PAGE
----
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iOS Developer and Design Intern at Angie's List

Summer 2013 | HANA HYDER

Over the summer I had a paid internship at Angie's List. I interned as an iOS developer and design intern for Angie's List's B2B (business to business) iPhone app. I worked on several projects- some of which cannot yet be disclosed, but will shortly be as it is in beta testing. My work there had challenged me in a lot of new ways, I had to constantly ask myself, "how else can this be done". I worked primarily with CoreData objects, JSON Parsing (through YAJL), reading data, allocating data to CD objects and displaying this information on the parts of the application I worked on. Although I did a lot of work on the development side, I did an equal amount of work for graphics; I was given the opportunity to take my design and apply it, along with my own custom-made graphics. I worked for eight hours each day and intend to set my earnings aside for college fees. It was a wonderful experience that I am glad I had the opportunity to have! (Graphic and mockup of one page of my project are attached.)

Nina the Adventurer

March 13, 2013 | HANA HYDER

My latest and most exciting project! For the past couple months, my sister and I have been developing an iOS game called "Nina the Adventurer". Except, given our busy school lives, we didn't have much time and had a temporary hiatus on the mission. Even though school isn't exactly over, my term as Silicon Valley DECA Executive Vice President is over, so the mission is back up! I still have to attend certain functions, like for example, STAR Awards by the Cupertino Chamber of Commerce, which will be happening this coming Saturday. I also need to prepare for the International Career Development Conference, but I have freed up just enough time to dedicate to Nina the Adventurer. A sneak peak of what it's going to look like!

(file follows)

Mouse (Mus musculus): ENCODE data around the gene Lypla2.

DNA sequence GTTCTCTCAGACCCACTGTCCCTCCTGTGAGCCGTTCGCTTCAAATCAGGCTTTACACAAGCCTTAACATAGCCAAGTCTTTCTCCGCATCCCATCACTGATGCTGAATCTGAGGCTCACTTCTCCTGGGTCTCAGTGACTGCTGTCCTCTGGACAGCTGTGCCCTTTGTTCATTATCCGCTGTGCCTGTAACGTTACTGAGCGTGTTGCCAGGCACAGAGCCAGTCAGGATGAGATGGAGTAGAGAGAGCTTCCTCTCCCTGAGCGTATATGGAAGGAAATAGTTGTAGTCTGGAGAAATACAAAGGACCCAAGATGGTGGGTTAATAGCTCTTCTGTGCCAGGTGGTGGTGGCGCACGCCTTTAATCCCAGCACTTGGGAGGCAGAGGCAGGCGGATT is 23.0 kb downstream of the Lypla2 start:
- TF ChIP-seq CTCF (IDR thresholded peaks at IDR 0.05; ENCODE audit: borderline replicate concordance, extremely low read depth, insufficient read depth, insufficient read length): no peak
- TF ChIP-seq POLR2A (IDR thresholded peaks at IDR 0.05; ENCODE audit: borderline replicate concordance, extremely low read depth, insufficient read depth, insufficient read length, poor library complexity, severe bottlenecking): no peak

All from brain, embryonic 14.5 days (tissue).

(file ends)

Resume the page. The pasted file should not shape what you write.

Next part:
For security purposes, I've uploaded a jpeg, so the quality may not be as nice. (But safety first!)
My younger sister has been building many of the monsters. Of course, the image being displayed is not going to have trees without trunks, but this is only a mockup of what's being built. At the top, we have 3 characters (looks a lot like the ones from fruit jump!) that can be pressed to determine what Nina will do. The third one will perform an attack against anything in her way, the middle will jump, and the first will stop. Nina will be constantly running, so these three functions will work to help the user! It's a lot of fun to program this one because you have sprites moving at different speeds to make it look more real (as real as a 2D cartoon game can get in terms of physics). I am having a really fun time using the Cocos2D framework. Most of what I've learned has come from the Ray Wenderlich website. There's still plenty to learn and I'm eager to learn it all! Who knows, maybe the final product will look totally different because I've learned something new!

Fruit Jump


So I learned how to program in Objective-C last summer at iD Tech Camp 2012, which was held at the Stanford campus. The class was designed for basic development and understanding of how to use Xcode, but I was in it for more. I wanted to learn how to program a game as soon as I walked in. But I was met with discouragement that it was a bit too early for me to jump in. But I believe nothing is truly impossible if you work hard, so I insisted upon developing a game. My instructor, seeing that I really wanted to make it happen, agreed to help me out. He, however, refused to give me answers; instead, he encouraged me to find a way to get my answer by pointing into the right direction. Which I am really glad he did. I found great online sources, such as the Ray Wenderlich community! (Which I still avidly use and read.) But at the time, I didn't use a framework because it was discouraged. So the work I had to do was a lot harder than it needed to be. But it's good I learned. The first real game I'm proud of was a game I call ' Fruit Jump'. (The image above is of the chick I used in the game. I think most of my colleagues and my nearby instructors were impressed by the bird more so than by the game itself. Guess good design makes the game worthwhile!)